Divorce can be overwhelming, making it easy to lose sight of important issues. One issue you should not forget about is the beneficiary designations on your life insurance policies, retirement plans, bank accounts, annuities and other instruments.
Whether you are contemplating divorce, initiated the divorce proceedings or finalized them, it is crucial to be mindful of your beneficiary designations, as well as those of your spouse or ex-spouse.
If you are confident you want a divorce but have not yet filed, you may want to change beneficiary designations on assets such as your life insurance policy. Assets such as 401(k)s and pensions require the written consent of your spouse if you want to make a beneficiary change. Also, if you have a joint financial advisor, take note that he or she may inform your spouse if you change beneficiary designations.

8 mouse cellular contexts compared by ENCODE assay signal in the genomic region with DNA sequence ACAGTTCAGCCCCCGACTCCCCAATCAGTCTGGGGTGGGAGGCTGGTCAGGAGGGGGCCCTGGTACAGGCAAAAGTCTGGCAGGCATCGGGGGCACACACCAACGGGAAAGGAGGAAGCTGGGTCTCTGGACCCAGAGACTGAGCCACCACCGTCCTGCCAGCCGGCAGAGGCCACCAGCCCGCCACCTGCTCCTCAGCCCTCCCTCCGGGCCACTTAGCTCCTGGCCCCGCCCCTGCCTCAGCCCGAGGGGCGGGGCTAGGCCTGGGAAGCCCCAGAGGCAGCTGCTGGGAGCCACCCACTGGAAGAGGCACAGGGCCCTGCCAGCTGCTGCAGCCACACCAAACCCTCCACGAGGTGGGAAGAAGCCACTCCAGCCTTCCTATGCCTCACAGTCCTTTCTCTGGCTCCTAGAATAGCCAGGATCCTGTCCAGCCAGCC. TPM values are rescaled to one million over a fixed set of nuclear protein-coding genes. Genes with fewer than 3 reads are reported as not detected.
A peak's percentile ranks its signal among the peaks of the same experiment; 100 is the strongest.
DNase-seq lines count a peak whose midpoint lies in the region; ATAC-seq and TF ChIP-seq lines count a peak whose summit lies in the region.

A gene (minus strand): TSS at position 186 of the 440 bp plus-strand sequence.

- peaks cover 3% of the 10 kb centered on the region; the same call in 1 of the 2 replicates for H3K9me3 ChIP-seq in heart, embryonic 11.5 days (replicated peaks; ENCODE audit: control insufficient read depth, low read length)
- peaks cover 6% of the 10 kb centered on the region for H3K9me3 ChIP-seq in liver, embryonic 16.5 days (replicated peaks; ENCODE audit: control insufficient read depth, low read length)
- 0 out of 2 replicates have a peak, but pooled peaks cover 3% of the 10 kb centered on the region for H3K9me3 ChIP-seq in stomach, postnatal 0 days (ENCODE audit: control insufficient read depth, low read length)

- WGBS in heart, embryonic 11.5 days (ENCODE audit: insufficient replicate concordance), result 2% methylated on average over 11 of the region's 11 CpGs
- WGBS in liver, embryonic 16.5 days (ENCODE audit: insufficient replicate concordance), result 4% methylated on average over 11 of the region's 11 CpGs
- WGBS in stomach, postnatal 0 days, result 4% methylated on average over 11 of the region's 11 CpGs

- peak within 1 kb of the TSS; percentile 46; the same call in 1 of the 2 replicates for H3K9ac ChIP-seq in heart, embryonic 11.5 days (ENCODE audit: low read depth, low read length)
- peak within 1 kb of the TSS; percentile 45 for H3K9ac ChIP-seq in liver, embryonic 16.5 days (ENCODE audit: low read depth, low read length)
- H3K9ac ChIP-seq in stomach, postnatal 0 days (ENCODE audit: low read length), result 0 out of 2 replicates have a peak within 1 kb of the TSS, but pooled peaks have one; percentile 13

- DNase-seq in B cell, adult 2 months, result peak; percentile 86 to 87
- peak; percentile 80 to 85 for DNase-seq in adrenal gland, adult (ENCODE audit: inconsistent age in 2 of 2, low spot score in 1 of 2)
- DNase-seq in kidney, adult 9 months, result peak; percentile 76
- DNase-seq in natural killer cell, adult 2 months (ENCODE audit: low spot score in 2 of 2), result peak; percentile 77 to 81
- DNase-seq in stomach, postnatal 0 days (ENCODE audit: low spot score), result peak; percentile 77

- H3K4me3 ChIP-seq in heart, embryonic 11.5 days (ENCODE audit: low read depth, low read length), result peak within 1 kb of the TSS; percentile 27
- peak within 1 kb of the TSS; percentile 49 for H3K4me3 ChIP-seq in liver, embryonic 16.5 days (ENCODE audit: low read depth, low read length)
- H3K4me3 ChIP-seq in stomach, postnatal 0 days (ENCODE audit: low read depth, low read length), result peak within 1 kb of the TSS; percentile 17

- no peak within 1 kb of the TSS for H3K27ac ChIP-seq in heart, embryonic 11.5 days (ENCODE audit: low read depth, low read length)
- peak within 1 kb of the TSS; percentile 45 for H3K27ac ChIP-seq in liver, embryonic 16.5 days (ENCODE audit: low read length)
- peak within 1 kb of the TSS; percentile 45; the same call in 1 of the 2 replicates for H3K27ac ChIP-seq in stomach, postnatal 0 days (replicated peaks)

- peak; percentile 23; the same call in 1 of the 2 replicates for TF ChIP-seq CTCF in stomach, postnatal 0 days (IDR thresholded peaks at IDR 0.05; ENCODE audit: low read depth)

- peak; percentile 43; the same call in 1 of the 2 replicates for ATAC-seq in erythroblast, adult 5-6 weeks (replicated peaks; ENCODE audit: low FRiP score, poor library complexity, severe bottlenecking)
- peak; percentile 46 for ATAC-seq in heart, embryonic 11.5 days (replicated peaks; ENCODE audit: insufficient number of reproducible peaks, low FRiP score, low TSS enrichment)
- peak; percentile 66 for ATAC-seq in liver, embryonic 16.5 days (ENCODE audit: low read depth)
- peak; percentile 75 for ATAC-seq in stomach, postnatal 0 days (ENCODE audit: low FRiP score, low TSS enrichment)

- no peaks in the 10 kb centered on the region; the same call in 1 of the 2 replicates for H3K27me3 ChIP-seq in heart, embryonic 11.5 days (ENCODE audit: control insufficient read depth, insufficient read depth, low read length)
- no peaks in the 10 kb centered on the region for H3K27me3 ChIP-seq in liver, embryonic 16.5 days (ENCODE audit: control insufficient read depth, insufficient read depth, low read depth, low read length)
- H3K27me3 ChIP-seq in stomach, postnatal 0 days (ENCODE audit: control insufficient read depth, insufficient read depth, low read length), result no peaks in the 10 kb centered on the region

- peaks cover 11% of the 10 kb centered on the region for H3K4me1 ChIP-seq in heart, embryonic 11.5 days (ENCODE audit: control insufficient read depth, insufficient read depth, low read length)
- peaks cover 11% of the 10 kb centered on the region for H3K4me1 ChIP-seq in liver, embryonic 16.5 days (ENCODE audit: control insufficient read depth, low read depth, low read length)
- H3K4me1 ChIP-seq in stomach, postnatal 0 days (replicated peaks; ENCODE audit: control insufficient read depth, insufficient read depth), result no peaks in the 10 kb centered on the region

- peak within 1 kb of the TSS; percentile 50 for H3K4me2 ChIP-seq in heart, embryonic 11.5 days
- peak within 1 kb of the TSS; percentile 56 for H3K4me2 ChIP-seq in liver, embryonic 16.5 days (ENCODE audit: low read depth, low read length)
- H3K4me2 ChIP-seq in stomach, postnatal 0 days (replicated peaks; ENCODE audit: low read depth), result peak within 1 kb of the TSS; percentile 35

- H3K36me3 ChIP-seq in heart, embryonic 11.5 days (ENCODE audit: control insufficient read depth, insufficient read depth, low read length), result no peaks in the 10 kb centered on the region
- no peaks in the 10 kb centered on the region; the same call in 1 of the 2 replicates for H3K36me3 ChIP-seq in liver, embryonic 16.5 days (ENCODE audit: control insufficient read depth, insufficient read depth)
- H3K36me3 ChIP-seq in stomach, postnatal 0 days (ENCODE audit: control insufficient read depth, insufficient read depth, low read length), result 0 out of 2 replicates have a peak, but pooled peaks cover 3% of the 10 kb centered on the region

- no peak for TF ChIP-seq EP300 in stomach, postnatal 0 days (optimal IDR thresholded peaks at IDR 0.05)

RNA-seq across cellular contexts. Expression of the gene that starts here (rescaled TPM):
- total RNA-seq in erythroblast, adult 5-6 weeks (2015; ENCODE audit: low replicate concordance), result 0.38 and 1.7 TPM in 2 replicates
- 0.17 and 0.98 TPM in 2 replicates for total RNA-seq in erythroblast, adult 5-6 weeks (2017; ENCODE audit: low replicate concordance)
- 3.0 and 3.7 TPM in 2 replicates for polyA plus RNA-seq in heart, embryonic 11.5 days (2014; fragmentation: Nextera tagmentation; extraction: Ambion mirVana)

If you are in the divorce process, your beneficiary designations should be frozen and you may already be discussing this issue. If you are in the property division process and have not brought beneficiary designations into the discussion, you need to. Assets – even contingent ones, like life insurance – are crucial aspects of your divorce.
Even when your divorce is finalized, you cannot forget about beneficiary designations. In divorce, you factored in your assets with beneficiary designations – or you should have – and may have reached an agreement with your ex-spouse that requires his or her follow-through.
A common example is when a divorce stipulation calls for your spouse to carry an active life insurance policy naming you as the beneficiary. If your spouse allows the policy to lapse or names someone else as a beneficiary, it can cost you a fortune should your ex-spouse die. At a minimum, it would require a stressful and expensive legal battle.
Make sure your divorce stipulation calls for your ex-spouse to routinely disclose that his or her policy is valid and lists you – or another agreed-upon beneficiary like your child – as the beneficiary.